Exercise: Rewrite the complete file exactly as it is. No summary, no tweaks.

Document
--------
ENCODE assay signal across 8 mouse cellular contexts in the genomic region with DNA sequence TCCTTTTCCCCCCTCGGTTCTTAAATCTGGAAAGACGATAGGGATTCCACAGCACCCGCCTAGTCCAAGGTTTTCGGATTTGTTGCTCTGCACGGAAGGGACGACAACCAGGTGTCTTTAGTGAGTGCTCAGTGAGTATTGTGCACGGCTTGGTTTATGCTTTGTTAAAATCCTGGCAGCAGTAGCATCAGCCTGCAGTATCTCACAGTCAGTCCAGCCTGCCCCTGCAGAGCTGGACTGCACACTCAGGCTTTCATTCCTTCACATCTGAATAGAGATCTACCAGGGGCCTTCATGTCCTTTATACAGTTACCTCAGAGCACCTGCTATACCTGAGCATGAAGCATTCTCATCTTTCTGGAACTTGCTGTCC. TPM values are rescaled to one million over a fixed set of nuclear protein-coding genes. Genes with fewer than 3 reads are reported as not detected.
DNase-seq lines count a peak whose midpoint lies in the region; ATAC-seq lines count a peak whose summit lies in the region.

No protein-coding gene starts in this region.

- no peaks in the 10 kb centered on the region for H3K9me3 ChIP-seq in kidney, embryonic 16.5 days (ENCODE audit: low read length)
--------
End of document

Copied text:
ENCODE assay signal across 8 mouse cellular contexts in the genomic region with DNA sequence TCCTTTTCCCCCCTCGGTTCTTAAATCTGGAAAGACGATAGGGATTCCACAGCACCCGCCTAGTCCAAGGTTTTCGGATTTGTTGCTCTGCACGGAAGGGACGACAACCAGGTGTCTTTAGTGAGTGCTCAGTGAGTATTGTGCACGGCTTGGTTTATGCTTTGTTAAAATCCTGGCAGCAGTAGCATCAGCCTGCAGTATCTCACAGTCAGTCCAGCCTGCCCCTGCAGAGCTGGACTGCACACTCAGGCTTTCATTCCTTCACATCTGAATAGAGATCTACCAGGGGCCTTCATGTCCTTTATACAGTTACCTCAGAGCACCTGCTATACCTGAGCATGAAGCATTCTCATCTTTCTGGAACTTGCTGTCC. TPM values are rescaled to one million over a fixed set of nuclear protein-coding genes. Genes with fewer than 3 reads are reported as not detected.
DNase-seq lines count a peak whose midpoint lies in the region; ATAC-seq lines count a peak whose summit lies in the region.

No protein-coding gene starts in this region.

- no peaks in the 10 kb centered on the region for H3K9me3 ChIP-seq in kidney, embryonic 16.5 days (ENCODE audit: low read length)